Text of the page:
I Can't Stop Eating: How To Stop Compulsive Eating

I Can't Stop Eating: How To Stop Compulsive Eating

I Can't Stop Eating: How To Stop Compulsive Eating

Table of Contents

Written By:
Jennifer Lefton, MS, RD/N, FAND

Key Takeaways

  • Overeating is normal on some occasions.
  • For some, compulsive overeating followed by negative emotions and guilt could be an eating disorder known as binge eating disorder and professional help is recommended.
  • Restrictive diets can lead to overeating.

There are many reasons why we occasionally overeat. This article reviews how over restricting, labeling foods, and distracted eating can all contribute to overeating. Keep reading to learn how to change these habits. 

Why Can’t I Stop Eating?

Overeating on occasion is normal. For example, many people overeat on the Thanksgiving holiday; an event that is focused around dining. 

There may be several other reasons that someone overeats:

  • Some people may overeat out of boredom. 
  • Others may over restrict foods due to extreme diets but eventually crave and give in to eating those restricted foods. 
  • Some may be emotional eaters. They may find comfort in food when they experience negative emotions or stress.
  • Some may suffer from binge eating disorder. Binge eating disorder is the most common eating disorder. When overeating becomes compulsive and is followed by feelings of shame and guilt, it becomes a problem and is known as binge eating disorder. In this case, professional help is needed by a therapist and registered dietitian.

What to Do When You Can’t Stop Eating

If you feel like you can’t stop eating, there are several things you can do to help.

Don’t over restrict

When you over restrict foods or entire groups of foods, you may find that you crave that food even more, which can lead to a binge.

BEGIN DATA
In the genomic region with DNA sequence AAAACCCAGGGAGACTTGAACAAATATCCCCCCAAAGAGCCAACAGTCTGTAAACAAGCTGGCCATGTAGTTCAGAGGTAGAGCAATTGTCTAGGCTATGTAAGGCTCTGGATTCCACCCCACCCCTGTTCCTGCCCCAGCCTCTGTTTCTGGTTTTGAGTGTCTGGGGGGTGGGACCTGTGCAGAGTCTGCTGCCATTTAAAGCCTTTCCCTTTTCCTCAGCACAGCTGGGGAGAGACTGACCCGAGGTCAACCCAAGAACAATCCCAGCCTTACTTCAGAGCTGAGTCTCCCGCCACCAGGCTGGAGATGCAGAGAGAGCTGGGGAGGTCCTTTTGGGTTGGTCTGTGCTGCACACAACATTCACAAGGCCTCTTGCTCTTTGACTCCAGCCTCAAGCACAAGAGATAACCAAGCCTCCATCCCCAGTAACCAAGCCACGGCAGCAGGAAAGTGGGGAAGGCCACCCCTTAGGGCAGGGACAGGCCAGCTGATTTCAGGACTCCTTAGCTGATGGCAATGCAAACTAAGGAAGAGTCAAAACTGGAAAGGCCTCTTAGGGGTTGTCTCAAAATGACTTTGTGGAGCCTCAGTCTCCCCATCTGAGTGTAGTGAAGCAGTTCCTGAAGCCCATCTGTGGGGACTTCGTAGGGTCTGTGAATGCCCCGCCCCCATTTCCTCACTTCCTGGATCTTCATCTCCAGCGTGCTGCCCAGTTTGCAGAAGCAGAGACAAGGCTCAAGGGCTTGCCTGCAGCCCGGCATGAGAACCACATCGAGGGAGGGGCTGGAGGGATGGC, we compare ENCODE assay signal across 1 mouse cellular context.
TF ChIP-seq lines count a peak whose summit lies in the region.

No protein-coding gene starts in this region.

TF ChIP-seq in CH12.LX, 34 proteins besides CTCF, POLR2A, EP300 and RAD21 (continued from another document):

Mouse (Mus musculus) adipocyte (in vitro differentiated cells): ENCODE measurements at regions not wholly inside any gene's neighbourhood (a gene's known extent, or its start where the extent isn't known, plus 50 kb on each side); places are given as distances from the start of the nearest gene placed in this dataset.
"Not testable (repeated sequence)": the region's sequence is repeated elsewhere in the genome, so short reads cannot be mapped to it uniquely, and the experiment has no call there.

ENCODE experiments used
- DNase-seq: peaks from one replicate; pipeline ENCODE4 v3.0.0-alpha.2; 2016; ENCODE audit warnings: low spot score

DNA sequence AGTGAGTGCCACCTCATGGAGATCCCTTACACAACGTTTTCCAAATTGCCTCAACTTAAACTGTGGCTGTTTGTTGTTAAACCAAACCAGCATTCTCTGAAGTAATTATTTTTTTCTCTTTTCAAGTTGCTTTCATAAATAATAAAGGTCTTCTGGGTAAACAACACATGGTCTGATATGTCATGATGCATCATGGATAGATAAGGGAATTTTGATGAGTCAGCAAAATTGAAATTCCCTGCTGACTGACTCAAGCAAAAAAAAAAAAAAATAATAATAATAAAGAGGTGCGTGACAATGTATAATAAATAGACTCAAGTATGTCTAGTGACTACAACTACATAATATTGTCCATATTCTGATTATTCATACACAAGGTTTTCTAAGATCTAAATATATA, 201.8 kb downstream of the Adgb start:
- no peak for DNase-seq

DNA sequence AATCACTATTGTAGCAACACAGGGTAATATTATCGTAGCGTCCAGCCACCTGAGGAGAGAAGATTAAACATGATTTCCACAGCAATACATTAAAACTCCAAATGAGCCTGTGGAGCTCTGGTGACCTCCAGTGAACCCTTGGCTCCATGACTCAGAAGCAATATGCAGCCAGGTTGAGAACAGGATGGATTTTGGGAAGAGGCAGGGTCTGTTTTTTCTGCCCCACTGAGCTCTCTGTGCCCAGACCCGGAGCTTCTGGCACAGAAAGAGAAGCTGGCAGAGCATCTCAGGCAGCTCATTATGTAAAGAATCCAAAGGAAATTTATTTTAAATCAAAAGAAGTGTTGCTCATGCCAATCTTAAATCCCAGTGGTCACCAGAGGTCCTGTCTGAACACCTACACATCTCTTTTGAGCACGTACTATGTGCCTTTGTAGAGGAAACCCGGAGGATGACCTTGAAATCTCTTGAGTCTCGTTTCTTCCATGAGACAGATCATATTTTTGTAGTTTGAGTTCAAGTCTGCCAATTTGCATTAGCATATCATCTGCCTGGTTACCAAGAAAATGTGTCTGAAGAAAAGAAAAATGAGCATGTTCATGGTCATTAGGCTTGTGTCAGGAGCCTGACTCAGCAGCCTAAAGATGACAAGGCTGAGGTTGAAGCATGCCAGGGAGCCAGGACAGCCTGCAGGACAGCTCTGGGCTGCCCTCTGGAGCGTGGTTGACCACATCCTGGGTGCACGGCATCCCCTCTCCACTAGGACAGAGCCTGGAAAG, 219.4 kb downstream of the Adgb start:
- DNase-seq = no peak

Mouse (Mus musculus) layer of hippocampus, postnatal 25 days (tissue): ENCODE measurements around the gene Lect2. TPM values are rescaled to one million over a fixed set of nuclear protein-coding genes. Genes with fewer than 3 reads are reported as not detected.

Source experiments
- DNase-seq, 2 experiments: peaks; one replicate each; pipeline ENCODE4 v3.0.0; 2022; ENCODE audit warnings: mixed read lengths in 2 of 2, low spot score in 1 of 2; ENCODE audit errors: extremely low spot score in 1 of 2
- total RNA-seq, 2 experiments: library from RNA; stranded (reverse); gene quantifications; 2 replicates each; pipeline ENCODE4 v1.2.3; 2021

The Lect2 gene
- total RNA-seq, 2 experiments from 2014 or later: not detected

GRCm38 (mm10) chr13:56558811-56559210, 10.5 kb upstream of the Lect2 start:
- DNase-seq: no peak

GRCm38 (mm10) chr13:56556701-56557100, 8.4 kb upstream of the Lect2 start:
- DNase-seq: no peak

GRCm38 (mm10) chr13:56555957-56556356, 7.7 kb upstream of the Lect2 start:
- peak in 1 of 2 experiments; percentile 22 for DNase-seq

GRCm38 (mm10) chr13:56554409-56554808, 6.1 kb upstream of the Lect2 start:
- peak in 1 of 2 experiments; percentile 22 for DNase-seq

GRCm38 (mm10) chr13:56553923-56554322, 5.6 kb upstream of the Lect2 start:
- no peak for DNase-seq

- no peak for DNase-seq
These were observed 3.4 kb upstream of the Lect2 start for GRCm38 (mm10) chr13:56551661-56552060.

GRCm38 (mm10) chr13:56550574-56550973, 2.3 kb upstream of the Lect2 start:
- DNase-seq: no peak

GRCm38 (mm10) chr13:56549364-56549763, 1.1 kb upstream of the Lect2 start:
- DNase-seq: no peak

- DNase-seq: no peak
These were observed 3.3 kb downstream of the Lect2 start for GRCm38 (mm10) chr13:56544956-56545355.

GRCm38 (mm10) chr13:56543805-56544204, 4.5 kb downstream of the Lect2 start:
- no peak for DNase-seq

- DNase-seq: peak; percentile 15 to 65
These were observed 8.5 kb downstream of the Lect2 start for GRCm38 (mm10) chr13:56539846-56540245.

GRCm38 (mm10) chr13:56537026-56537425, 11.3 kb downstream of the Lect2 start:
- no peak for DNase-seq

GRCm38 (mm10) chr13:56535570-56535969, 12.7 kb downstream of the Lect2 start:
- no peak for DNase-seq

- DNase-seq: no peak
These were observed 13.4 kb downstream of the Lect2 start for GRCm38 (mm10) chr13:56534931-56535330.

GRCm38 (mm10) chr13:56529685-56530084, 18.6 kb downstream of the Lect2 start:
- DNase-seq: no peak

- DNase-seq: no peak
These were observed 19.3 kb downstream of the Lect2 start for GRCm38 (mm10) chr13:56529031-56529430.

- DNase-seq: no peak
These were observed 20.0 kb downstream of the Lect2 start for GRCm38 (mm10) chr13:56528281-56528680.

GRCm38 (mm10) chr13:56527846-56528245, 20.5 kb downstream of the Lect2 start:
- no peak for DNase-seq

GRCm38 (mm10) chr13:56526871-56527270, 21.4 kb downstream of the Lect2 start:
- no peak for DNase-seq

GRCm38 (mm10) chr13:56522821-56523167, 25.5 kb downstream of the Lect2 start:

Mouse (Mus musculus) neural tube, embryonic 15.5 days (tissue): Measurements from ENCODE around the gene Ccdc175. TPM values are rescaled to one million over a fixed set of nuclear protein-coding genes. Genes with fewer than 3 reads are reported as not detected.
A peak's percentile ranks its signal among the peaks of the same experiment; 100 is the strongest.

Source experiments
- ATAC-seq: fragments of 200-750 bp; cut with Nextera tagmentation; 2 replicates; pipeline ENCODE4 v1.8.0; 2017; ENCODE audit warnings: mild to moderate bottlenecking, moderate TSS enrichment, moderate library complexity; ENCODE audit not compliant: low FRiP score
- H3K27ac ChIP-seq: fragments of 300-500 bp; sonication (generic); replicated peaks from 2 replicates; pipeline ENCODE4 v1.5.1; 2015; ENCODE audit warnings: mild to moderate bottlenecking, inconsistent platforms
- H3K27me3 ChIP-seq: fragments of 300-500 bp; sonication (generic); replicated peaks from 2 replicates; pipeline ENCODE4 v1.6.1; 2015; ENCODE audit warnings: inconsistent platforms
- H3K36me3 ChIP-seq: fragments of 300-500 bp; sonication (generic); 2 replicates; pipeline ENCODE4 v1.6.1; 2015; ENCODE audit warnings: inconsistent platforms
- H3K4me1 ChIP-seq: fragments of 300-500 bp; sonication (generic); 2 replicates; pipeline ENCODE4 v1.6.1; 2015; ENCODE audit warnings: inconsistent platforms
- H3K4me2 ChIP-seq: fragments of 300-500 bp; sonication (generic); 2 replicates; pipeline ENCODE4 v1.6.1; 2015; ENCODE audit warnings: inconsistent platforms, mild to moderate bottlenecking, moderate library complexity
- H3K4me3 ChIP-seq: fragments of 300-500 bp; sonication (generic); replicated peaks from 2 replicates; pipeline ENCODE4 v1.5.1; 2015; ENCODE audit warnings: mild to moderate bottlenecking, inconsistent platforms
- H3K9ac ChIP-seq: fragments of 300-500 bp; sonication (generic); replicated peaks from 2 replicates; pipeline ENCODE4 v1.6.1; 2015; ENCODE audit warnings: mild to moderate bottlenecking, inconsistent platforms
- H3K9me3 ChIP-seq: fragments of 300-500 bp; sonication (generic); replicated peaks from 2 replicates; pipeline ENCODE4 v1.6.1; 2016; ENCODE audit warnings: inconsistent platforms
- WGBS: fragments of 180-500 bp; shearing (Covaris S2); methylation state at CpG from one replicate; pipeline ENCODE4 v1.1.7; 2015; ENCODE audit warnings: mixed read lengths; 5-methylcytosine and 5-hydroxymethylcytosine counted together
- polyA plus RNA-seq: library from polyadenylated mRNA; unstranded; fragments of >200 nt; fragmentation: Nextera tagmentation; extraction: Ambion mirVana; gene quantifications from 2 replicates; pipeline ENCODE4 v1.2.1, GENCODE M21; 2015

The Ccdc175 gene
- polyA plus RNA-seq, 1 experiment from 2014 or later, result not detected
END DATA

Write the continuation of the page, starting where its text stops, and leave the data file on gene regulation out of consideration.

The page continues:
Allowing yourself to eat “forbidden foods” will eventually make those foods less desirable. You can also learn how to enjoy those foods within moderation. For example, eating slowly to help you feel satisfied after a single serving of ice cream instead of eating past the point of fullness. 

Skipping meals is another method of over restricting and can lead to overeating later in the day. Stick to a routine which includes a healthy breakfast with carbohydrates, fiber, protein, and healthy fats to help you feel full until your next meal.  

Diet culture plays a big role in over eating and eating disorders because it promotes restrictive eating. If you break the rules of the diet, you are more likely to experience negative feelings such as shame and guilt. Eventually another attempt at the same diet or a new restrictive diet ensues and it becomes a vicious cycle. 

Many fall victim to this cycle for years until they are able to work through their emotions, body image, and relationship with food. Nourish offers personalized nutrition counseling and accepts most popular insurance companies. If you suspect you have an eating disorder, consider booking a virtual appointment with a Registered Dietitian. 

Avoid distractions while eating